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What Really Happened at the Prison Uprising Near Mazar-I-Sharif

StoryDecember 14, 2001
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U.S. planes are continuing to bomb the mountain hideouts of trapped Al-Qaeda fighters after the expiration of a surrender-or-die ultimatum from the U.S.-backed Afghan forces besieging them. Al Queda forces had previously offered to surrender in the presence of UN troops and diplomats from their own countries. Al Qaeda and Taliban fighters inthe southern part of Afghanistan needed only to look north for a glimpse of their possible fate. In one of the most notorious atrocities of the war, hundreds of foreign Taliban prisoners were massacred in a prison uprising inMazar-I-Sharif in Northern Afghanistan by Northern Alliance forces and US bombers.

Amnesty International has called for an investigation into the incident, saying that "serious abuses of internationalhuman rights and humanitarian law may have been committed".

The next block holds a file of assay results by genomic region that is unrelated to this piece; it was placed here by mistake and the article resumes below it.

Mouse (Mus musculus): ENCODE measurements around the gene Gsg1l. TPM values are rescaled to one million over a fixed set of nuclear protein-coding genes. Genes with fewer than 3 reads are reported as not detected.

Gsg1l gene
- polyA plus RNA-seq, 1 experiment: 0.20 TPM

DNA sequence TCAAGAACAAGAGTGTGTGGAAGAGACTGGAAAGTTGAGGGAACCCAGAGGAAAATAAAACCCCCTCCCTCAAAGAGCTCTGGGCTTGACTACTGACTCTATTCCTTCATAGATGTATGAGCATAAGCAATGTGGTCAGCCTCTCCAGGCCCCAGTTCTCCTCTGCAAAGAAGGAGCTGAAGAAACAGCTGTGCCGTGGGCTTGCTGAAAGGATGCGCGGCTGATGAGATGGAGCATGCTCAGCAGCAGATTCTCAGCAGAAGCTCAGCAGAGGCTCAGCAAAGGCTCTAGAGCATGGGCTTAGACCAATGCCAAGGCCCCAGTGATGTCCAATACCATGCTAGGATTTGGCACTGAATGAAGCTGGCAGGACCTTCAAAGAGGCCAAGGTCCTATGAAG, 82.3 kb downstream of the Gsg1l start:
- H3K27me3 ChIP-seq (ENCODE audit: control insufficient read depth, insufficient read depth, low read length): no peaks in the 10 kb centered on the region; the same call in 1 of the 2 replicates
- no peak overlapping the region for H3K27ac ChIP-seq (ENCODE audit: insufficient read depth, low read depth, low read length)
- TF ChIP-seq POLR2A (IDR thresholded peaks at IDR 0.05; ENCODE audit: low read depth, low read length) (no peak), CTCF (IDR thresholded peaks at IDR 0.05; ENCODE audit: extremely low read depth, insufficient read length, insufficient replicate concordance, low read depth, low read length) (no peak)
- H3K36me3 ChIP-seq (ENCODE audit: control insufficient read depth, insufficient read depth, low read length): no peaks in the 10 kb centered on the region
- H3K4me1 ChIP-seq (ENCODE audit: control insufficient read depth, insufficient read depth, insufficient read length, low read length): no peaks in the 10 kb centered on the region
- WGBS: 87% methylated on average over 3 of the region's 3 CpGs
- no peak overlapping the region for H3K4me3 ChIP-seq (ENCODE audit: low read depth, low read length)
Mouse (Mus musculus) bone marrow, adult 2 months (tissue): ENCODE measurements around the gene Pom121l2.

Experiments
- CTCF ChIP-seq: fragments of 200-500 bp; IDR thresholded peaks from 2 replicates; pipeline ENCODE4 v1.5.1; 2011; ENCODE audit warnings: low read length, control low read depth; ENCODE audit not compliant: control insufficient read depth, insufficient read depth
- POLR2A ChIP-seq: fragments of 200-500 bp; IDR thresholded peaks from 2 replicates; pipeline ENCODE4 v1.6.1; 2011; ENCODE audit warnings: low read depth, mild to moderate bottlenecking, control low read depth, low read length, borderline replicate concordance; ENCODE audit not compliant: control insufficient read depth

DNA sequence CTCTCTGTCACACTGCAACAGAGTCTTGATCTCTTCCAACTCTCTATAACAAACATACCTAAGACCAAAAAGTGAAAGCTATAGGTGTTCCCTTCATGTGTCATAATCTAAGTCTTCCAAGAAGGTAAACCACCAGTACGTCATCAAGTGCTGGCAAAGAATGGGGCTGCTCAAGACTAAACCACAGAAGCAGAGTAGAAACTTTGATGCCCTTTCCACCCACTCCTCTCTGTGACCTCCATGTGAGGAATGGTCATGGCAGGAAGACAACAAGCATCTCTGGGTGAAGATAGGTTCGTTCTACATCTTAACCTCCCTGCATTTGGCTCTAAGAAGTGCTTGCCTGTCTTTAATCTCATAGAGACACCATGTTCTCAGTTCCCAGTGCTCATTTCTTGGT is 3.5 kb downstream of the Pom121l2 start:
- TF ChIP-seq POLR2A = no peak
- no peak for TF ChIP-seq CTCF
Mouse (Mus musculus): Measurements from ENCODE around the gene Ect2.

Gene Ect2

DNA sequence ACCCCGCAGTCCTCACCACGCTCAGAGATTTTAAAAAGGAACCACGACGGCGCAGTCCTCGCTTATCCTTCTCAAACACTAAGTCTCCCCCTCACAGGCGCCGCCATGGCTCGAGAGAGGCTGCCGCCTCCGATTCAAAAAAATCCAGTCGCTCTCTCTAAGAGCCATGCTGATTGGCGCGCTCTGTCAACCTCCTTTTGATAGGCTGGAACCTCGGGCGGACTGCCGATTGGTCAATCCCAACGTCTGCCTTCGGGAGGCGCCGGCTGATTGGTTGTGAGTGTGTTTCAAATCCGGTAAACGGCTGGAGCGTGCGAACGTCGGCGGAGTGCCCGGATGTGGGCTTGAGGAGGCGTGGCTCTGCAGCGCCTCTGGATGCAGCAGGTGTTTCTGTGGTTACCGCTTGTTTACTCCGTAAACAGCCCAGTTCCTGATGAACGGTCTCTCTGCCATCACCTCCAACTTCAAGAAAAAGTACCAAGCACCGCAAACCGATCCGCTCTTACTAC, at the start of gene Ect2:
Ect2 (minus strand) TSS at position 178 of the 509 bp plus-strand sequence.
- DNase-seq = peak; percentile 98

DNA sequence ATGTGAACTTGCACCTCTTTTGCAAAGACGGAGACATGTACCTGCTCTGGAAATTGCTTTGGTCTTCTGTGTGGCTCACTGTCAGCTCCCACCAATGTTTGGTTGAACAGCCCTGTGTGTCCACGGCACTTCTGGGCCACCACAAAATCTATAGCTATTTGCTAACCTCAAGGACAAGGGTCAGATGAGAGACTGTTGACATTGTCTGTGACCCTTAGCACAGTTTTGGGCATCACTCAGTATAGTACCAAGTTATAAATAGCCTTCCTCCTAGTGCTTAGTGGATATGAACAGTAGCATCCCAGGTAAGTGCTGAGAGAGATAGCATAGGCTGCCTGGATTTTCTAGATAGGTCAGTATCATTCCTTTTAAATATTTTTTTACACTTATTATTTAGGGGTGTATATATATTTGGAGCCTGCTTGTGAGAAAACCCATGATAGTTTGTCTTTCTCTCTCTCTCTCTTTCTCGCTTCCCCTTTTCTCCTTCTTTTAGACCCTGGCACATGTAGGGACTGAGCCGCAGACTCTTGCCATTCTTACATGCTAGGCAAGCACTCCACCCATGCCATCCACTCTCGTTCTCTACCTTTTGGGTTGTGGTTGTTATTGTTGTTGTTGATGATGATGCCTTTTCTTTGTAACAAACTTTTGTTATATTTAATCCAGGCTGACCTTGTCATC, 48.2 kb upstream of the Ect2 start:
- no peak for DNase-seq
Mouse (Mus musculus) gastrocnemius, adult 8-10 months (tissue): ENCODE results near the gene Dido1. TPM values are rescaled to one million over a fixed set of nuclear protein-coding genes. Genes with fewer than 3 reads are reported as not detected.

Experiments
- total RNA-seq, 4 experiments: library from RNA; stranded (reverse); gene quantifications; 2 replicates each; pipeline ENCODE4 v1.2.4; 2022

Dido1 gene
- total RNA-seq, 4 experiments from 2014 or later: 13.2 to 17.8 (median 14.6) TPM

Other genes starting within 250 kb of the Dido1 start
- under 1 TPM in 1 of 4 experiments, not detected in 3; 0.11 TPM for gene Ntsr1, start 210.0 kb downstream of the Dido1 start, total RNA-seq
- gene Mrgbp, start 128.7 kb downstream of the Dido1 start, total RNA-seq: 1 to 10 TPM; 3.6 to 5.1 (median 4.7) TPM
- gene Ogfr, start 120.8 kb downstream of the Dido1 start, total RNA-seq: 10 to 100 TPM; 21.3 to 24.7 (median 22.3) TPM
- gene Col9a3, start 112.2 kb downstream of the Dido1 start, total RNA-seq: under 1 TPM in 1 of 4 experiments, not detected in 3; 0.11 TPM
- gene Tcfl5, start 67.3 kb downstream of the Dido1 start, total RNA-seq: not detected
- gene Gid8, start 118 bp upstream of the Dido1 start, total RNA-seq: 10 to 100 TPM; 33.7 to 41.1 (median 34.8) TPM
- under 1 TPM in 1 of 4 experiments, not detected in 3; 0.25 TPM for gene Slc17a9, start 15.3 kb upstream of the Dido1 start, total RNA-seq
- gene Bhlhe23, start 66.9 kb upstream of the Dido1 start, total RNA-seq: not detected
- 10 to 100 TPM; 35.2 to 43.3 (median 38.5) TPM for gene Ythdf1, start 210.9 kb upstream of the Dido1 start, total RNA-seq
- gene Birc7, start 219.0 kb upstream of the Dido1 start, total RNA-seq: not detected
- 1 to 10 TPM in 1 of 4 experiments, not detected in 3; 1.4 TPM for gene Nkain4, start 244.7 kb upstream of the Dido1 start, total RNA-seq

And UN human rights commissioner Mary Robinson said, "If there are contraventions of standards — prisoners orcivilians — the leaders of forces should be disqualified from a future government." She said, the worstperpetrators should be brought to justice," and added that a probe would be "a standard-setting exercise". But theUS and Northern Alliance have brushed aside requests for an investigation.

Democracy Now! has been trying for weeks to reach Justin Huggler, a reporter for the London Independent, whowent to Mazar-I-Sharif shortly after the massacre took place. We finally reached him by satellite phone a littlewhile ago.

Guest:

  • Justin Huggler, reporter for the London Independent, who has written a major article on themassacre at the prison outside Mazar-I-Sharif. He has also written on refugees and civilian casualties.

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